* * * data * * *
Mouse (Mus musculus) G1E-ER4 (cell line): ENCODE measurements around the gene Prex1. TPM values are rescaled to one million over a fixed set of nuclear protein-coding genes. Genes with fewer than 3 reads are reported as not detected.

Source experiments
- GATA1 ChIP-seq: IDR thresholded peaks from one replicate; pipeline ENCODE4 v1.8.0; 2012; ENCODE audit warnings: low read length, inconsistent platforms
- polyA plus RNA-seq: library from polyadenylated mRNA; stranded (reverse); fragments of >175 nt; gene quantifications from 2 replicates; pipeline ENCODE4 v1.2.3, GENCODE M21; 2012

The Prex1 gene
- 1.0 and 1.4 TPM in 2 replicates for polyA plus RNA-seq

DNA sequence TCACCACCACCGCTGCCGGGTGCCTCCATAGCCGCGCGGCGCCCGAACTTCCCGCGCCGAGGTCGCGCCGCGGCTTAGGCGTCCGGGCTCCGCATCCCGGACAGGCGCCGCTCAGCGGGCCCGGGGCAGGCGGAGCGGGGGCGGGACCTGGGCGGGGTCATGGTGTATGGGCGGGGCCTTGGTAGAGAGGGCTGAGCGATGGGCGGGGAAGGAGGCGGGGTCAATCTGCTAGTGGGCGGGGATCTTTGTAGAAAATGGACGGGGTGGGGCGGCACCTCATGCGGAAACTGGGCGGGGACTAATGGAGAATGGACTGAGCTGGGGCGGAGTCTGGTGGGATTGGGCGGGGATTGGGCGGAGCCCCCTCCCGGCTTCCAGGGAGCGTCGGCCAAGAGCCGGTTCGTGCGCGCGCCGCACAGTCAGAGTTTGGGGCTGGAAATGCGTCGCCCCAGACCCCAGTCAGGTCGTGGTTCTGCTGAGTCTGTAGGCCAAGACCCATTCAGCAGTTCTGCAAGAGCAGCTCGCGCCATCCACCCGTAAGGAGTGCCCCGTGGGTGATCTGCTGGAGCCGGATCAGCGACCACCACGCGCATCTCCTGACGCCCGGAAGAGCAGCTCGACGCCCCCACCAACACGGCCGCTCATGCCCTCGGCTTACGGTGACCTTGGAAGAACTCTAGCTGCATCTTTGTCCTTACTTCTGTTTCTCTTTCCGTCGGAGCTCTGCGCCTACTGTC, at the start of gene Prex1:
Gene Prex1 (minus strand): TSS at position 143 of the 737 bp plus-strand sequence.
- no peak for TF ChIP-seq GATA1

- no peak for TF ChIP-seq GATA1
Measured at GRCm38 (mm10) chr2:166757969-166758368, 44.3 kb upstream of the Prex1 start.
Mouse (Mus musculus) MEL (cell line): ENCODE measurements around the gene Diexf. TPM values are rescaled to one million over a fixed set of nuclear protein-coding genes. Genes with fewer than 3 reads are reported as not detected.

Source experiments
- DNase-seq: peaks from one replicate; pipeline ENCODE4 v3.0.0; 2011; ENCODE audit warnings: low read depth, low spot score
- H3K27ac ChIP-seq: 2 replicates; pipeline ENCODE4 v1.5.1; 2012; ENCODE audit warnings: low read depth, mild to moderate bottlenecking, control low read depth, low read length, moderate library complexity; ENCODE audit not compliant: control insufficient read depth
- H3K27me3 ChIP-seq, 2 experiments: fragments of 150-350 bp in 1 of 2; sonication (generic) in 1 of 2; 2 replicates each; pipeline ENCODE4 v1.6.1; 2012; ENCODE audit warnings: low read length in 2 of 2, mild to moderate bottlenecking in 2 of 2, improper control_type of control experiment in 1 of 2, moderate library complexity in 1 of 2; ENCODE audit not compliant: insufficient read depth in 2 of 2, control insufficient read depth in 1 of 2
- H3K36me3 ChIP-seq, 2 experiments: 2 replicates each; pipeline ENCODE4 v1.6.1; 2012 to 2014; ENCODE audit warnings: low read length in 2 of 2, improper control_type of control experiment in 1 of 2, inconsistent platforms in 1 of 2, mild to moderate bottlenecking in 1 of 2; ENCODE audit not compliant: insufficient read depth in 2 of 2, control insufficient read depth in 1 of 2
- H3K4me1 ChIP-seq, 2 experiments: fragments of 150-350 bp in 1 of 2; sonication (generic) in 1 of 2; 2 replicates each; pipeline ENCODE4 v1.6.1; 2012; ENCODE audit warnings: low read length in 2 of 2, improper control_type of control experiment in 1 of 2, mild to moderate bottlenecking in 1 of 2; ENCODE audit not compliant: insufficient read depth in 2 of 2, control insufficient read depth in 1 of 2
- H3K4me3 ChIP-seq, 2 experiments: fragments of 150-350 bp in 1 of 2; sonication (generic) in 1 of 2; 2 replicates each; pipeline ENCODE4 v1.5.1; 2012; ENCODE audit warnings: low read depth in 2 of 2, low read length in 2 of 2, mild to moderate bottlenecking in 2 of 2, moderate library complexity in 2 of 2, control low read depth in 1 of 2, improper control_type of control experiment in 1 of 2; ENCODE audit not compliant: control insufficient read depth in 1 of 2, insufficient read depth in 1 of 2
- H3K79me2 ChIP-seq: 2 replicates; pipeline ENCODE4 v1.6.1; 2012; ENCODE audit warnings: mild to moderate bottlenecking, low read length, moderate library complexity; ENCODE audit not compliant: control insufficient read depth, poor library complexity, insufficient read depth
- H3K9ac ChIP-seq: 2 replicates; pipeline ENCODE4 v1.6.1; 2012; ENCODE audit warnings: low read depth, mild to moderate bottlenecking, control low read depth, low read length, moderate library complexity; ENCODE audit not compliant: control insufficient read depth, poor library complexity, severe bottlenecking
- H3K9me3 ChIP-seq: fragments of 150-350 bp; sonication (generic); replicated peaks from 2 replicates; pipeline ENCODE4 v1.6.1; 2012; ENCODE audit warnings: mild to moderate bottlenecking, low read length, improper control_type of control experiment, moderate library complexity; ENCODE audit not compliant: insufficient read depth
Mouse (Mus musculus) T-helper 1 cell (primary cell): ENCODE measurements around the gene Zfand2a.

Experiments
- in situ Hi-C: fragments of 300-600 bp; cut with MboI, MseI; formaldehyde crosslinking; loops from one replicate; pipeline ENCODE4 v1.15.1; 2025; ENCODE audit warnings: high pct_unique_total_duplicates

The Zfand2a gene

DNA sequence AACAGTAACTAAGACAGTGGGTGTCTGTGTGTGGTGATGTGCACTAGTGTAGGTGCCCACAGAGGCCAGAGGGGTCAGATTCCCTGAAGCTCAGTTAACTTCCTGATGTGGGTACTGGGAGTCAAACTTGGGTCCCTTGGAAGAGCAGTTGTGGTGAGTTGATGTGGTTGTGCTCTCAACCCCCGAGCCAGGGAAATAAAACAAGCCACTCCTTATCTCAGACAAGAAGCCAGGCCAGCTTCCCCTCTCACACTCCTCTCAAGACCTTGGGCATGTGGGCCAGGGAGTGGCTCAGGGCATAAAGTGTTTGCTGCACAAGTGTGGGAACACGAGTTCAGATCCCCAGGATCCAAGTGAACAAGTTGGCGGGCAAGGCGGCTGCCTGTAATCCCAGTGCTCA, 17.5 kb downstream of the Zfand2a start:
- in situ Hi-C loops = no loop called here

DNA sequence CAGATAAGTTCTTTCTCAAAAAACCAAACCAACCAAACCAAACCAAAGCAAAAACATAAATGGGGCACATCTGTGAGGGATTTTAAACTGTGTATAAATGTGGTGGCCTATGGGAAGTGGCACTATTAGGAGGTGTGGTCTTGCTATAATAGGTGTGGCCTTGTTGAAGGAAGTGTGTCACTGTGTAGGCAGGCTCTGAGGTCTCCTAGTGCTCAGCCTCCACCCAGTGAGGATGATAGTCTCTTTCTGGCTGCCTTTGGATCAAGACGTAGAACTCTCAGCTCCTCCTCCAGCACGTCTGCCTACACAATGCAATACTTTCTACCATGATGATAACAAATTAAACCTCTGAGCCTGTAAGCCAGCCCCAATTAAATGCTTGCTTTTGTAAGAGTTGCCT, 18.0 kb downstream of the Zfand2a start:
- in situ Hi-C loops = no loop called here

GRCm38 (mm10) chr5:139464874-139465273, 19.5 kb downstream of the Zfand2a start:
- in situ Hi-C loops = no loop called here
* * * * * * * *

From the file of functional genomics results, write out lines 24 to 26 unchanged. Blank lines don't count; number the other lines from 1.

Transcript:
Experiments
- in situ Hi-C: fragments of 300-600 bp; cut with MboI, MseI; formaldehyde crosslinking; loops from one replicate; pipeline ENCODE4 v1.15.1; 2025; ENCODE audit warnings: high pct_unique_total_duplicates

The Zfand2a gene